When the Town of Newtown, Connecticut elected to replace the existing Sandy Hook Elementary School with a vibrant, nurturing, and community-oriented new building, they wanted a design that would be inclusive and healing, meaningfully incorporating input from those who will use it. The new school, designed by Svigals + Partners, LLP and completed in 2016, encompasses 86,800 square feet and addresses community needs ranging from security to artistic expression. As building enclosure design consultant for the project, Hoffmann Architects + Engineers provided design review for the innovative educational facility.
A scenic small town in Fairfield County, Connecticut, Newtown values ecology as part of the community identity, and Sandy Hook Elementary, situated on a wooded site, greets students with a curving plan that evokes welcoming arms, while relief sculptures of birds in flight and floating leaves incorporate local flora and fauna into the tranquil design. The more than 500 students are distributed among three classroom wings, which extend like fingers of an open hand. Overlooking the central courtyard, “treehouse” alcoves create intimate learning areas and reinforce a connection with nature. The building is designed for Leadership in Energy and Environmental Design (LEED) Gold certification.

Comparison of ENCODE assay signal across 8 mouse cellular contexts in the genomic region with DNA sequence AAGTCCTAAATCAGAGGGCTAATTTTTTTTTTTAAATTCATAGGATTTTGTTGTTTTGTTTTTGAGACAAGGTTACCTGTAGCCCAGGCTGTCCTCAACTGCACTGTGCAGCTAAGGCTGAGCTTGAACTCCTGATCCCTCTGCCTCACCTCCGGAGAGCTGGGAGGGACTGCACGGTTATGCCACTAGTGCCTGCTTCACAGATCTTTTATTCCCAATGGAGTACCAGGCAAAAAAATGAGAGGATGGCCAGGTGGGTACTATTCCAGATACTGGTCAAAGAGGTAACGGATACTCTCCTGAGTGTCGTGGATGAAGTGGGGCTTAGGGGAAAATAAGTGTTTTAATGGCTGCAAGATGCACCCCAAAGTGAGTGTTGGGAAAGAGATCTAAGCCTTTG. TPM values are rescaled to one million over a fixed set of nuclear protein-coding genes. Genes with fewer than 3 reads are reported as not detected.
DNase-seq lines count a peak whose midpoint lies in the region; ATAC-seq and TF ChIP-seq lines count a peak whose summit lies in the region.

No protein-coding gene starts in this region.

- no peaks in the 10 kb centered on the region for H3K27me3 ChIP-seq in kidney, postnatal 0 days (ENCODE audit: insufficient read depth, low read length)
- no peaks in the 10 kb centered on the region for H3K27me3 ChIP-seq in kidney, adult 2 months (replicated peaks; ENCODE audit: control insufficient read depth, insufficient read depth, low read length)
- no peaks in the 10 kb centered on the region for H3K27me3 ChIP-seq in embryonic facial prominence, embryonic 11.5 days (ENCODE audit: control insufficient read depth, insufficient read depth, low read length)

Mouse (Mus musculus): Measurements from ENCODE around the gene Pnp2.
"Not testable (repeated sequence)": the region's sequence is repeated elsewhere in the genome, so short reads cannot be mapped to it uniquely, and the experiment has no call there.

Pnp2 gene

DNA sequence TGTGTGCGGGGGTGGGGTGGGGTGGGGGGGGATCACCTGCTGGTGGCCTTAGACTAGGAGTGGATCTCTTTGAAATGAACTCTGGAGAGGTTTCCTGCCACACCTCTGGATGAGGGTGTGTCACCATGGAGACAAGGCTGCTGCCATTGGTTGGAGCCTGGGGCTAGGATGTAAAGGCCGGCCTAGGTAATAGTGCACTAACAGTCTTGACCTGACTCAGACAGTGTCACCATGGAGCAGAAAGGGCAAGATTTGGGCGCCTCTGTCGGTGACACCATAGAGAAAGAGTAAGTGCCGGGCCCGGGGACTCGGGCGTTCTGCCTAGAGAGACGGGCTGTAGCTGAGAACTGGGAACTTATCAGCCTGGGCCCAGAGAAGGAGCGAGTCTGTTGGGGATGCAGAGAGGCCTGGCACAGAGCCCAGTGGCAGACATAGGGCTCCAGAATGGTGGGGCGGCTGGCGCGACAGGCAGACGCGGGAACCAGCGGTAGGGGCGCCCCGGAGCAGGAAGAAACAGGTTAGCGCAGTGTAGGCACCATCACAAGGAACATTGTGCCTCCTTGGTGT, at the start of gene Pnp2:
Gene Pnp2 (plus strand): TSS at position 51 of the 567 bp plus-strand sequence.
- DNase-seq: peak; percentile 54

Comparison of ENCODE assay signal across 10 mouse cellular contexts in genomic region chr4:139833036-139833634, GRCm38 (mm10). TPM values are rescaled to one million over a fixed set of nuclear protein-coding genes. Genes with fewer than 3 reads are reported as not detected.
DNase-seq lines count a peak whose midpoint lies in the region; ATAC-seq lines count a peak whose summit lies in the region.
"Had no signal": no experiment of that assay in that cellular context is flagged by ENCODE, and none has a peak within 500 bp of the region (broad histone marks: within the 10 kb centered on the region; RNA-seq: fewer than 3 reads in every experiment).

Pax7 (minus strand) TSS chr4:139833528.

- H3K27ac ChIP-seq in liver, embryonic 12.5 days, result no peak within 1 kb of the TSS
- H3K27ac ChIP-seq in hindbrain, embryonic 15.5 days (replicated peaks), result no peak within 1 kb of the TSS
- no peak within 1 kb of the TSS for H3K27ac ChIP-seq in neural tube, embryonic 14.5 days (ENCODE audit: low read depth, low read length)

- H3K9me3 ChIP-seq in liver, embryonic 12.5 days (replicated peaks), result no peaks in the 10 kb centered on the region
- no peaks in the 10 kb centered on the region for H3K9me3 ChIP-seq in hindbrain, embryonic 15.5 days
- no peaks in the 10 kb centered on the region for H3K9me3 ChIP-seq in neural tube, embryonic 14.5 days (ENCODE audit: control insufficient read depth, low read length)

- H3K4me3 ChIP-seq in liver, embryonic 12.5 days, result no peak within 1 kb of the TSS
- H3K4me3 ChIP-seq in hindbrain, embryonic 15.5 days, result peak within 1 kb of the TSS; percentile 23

Hoffmann reviewed contract document drawings and specifications and provided design review for foundation waterproofing, wall assemblies, curtain wall and window systems, and roofing and flashing details. Our architects and engineers created specifications and checklists for building enclosure systems, including testing requirements, mock-up review, and field verification.
As part of the project team, Hoffmann Architects + Engineers collaborated with the design and construction management firms to bring the vision of the state-of-the-art learning environment into reality. By supporting Svigals + Partners in developing watertight, durable, high-performance details for the building enclosure, Hoffmann helped to provide the community of Sandy Hook with a school building that is comfortable and sustainable.